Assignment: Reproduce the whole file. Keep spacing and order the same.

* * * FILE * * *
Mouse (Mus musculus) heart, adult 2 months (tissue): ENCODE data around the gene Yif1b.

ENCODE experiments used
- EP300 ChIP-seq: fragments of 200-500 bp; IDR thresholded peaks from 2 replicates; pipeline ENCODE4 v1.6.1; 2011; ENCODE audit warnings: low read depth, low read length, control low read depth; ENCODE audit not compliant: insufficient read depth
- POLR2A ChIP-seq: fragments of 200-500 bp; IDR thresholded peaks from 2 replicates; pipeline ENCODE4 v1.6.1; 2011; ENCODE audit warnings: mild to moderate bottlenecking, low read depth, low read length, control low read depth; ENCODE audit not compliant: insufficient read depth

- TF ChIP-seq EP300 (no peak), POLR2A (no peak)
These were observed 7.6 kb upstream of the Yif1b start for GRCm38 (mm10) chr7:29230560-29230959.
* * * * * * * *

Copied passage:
Mouse (Mus musculus) heart, adult 2 months (tissue): ENCODE data around the gene Yif1b.

ENCODE experiments used
- EP300 ChIP-seq: fragments of 200-500 bp; IDR thresholded peaks from 2 replicates; pipeline ENCODE4 v1.6.1; 2011; ENCODE audit warnings: low read depth, low read length, control low read depth; ENCODE audit not compliant: insufficient read depth
- POLR2A ChIP-seq: fragments of 200-500 bp; IDR thresholded peaks from 2 replicates; pipeline ENCODE4 v1.6.1; 2011; ENCODE audit warnings: mild to moderate bottlenecking, low read depth, low read length, control low read depth; ENCODE audit not compliant: insufficient read depth

- TF ChIP-seq EP300 (no peak), POLR2A (no peak)
These were observed 7.6 kb upstream of the Yif1b start for GRCm38 (mm10) chr7:29230560-29230959.